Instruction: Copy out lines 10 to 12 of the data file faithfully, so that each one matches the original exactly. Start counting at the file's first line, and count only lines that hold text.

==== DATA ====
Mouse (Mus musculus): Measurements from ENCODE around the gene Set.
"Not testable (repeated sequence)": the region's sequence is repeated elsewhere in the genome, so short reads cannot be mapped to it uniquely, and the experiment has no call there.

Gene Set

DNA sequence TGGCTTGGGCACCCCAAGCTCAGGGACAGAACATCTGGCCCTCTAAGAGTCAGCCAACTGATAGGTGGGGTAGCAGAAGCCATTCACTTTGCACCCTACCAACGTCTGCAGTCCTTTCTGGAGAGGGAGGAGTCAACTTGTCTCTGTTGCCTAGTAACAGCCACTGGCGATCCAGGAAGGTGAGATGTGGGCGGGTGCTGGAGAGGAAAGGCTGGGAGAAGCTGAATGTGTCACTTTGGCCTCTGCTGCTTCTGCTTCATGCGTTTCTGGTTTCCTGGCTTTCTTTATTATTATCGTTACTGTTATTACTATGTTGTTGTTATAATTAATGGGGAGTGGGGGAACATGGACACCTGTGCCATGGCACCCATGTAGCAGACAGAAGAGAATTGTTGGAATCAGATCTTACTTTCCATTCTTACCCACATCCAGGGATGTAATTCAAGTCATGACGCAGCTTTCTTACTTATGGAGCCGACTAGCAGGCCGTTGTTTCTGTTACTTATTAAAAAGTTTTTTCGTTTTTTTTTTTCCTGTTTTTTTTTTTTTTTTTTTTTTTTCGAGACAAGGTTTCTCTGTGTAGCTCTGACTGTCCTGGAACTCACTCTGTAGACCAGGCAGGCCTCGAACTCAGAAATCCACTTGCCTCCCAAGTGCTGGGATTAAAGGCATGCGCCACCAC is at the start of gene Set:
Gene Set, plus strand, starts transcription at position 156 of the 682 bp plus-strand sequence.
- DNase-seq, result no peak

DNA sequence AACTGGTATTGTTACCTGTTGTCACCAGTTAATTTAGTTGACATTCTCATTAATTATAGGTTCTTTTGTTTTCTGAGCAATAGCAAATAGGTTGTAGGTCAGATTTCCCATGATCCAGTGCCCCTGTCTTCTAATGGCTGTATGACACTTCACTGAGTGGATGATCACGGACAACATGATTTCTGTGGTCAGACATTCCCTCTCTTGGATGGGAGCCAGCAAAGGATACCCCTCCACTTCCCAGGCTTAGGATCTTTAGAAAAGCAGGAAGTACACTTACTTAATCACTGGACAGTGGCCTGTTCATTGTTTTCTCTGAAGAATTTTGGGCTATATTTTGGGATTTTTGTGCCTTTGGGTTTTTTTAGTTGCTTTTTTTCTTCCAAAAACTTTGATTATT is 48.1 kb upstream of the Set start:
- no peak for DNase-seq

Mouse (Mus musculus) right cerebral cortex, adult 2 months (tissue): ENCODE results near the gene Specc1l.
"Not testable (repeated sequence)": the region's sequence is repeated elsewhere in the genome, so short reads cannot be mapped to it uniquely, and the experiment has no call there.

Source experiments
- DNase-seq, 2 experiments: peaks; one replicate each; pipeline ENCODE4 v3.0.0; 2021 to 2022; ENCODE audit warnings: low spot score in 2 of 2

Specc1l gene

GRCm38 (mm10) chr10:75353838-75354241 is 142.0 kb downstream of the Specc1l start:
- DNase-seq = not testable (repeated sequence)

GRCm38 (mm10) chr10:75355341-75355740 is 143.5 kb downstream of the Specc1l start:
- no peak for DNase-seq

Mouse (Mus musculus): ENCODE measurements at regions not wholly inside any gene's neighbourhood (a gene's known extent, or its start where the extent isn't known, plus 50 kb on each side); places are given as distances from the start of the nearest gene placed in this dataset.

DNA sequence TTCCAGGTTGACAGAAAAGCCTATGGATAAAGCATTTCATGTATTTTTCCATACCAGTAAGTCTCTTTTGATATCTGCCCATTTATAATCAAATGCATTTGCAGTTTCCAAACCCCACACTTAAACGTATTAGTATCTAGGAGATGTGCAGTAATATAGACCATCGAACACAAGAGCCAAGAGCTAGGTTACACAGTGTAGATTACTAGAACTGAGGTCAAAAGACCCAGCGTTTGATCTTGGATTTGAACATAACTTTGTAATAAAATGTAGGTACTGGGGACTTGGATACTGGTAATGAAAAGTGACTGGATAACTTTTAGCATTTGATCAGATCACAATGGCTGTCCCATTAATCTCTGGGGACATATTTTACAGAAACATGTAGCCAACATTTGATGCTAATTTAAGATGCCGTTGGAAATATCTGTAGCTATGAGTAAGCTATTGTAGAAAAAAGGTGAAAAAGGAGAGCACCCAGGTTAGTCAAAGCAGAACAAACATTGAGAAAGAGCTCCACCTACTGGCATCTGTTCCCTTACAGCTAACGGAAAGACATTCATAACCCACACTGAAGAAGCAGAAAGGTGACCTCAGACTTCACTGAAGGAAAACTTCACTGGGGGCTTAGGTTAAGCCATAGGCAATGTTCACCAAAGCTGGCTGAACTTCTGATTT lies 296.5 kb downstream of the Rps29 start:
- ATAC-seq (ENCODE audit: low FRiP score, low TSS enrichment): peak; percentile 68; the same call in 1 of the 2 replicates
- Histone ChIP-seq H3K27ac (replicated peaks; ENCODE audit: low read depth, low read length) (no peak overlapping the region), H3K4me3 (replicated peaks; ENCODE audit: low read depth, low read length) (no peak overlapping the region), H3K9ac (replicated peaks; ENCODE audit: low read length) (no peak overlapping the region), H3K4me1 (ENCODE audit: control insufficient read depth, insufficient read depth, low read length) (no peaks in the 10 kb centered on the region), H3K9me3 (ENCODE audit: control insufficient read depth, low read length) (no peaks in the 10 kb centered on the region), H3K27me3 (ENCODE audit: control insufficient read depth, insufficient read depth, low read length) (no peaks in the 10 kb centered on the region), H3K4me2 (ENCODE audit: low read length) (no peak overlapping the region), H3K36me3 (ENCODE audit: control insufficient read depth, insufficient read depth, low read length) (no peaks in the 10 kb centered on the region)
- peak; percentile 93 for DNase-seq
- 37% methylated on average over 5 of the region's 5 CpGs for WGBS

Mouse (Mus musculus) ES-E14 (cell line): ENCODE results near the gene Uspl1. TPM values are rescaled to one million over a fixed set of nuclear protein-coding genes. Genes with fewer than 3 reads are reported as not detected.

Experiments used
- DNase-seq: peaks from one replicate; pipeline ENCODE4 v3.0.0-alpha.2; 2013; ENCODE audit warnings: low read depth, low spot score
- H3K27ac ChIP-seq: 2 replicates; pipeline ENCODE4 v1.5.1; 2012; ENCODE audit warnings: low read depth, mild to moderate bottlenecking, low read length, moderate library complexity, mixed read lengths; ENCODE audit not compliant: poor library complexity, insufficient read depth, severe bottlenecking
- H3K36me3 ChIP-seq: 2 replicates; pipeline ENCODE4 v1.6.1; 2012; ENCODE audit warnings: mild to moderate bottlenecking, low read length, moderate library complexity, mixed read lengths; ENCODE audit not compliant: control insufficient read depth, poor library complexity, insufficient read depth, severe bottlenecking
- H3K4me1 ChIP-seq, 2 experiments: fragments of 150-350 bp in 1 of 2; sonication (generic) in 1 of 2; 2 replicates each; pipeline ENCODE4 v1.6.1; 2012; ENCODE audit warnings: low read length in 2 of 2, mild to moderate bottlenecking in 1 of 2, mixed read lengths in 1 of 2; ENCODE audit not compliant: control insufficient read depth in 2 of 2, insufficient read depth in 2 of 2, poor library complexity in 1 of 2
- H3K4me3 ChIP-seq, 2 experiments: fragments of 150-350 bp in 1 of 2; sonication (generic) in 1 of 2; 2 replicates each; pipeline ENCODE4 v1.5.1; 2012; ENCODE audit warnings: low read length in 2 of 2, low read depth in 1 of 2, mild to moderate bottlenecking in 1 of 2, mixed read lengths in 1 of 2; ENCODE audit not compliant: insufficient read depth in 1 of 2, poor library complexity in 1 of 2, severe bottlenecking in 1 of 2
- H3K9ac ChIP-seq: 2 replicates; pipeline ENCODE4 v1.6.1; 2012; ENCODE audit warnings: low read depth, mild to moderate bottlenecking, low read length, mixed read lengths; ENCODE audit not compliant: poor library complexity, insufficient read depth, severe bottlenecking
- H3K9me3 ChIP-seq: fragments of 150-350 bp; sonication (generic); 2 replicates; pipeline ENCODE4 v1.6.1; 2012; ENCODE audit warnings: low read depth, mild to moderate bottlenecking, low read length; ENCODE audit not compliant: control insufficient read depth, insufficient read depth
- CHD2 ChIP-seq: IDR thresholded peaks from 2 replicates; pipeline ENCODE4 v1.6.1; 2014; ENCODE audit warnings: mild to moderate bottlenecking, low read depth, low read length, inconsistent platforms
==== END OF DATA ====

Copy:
"Not testable (repeated sequence)": the region's sequence is repeated elsewhere in the genome, so short reads cannot be mapped to it uniquely, and the experiment has no call there.

Source experiments
- DNase-seq, 2 experiments: peaks; one replicate each; pipeline ENCODE4 v3.0.0; 2021 to 2022; ENCODE audit warnings: low spot score in 2 of 2